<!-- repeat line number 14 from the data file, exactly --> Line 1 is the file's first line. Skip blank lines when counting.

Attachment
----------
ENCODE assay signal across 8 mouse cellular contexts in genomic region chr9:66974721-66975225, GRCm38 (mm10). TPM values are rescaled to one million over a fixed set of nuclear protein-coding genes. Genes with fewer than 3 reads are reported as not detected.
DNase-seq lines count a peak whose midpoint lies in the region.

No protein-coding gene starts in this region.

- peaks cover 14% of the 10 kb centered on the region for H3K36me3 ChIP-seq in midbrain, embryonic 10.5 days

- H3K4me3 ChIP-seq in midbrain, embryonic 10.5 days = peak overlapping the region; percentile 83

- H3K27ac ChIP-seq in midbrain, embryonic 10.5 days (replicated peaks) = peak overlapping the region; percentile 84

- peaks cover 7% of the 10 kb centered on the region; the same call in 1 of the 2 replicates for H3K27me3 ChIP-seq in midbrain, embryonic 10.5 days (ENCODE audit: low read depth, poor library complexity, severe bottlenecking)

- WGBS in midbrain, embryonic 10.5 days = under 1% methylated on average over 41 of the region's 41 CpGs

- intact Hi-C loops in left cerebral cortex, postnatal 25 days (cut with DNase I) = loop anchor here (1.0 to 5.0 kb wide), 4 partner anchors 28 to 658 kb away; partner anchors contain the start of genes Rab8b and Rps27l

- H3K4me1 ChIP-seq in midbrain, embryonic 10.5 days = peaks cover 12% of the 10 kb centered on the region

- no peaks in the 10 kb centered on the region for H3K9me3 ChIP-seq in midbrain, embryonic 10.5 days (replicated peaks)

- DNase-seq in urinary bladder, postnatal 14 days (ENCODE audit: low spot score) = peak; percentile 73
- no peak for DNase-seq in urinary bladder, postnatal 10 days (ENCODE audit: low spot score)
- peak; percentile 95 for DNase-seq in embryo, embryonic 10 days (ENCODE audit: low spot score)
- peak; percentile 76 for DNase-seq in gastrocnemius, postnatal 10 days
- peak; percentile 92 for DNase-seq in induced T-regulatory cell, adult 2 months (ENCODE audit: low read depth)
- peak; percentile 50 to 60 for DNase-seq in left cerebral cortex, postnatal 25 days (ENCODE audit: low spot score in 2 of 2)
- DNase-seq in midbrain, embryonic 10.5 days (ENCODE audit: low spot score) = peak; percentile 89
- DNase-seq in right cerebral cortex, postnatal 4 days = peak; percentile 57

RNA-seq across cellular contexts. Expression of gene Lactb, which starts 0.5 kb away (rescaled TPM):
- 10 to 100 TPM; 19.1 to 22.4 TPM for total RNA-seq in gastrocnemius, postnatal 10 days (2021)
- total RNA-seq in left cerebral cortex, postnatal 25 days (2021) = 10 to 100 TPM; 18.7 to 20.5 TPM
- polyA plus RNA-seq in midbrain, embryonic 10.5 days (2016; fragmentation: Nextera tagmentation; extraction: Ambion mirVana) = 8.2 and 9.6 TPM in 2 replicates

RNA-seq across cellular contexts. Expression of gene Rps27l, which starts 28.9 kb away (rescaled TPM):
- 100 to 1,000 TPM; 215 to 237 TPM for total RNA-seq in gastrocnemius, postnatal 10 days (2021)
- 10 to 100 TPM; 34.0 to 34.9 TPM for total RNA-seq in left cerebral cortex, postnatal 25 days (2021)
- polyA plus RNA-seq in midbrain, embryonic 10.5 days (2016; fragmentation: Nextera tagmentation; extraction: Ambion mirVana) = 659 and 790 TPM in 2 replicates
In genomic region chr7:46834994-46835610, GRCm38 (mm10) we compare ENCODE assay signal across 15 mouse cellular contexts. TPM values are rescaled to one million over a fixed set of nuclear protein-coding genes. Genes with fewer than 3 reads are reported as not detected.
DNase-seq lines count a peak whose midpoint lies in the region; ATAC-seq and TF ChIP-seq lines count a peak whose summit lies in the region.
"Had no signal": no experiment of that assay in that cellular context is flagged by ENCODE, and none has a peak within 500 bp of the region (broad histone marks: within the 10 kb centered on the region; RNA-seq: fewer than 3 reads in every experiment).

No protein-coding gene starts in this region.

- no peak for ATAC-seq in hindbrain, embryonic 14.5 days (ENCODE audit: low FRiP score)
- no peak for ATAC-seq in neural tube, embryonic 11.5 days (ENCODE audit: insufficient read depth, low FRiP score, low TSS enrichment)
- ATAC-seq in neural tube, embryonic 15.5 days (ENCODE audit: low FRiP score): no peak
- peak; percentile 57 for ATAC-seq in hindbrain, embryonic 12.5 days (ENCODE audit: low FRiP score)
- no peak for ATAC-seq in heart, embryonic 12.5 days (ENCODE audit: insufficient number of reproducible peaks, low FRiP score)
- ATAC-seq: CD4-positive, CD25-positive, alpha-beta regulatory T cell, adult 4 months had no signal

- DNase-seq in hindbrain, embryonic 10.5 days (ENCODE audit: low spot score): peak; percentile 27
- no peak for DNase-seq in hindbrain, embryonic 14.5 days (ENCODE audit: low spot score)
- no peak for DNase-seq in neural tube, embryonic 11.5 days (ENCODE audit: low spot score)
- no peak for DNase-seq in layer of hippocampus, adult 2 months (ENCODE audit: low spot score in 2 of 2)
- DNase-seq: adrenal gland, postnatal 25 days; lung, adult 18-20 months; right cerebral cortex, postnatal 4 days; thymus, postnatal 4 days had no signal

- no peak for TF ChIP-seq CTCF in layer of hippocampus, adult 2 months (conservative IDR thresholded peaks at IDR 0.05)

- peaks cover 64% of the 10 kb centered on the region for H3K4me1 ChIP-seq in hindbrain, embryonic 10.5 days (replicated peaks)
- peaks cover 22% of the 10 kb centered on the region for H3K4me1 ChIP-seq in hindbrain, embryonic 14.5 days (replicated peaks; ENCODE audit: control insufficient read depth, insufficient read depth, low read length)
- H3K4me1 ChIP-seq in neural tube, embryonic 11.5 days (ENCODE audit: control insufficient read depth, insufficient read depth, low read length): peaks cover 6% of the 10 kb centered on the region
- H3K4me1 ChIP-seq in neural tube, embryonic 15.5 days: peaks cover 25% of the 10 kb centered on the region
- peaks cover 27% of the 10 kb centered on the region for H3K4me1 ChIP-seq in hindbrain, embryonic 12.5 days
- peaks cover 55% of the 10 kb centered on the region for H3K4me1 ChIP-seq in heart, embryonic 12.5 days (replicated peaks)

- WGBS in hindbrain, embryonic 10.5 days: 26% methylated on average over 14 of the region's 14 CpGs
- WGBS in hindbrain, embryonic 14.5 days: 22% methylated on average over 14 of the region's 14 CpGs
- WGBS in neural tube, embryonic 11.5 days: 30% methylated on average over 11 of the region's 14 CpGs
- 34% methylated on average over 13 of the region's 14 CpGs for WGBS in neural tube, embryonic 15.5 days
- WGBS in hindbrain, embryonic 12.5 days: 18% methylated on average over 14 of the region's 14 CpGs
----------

- peak; percentile 95 for DNase-seq in embryo, embryonic 10 days (ENCODE audit: low spot score)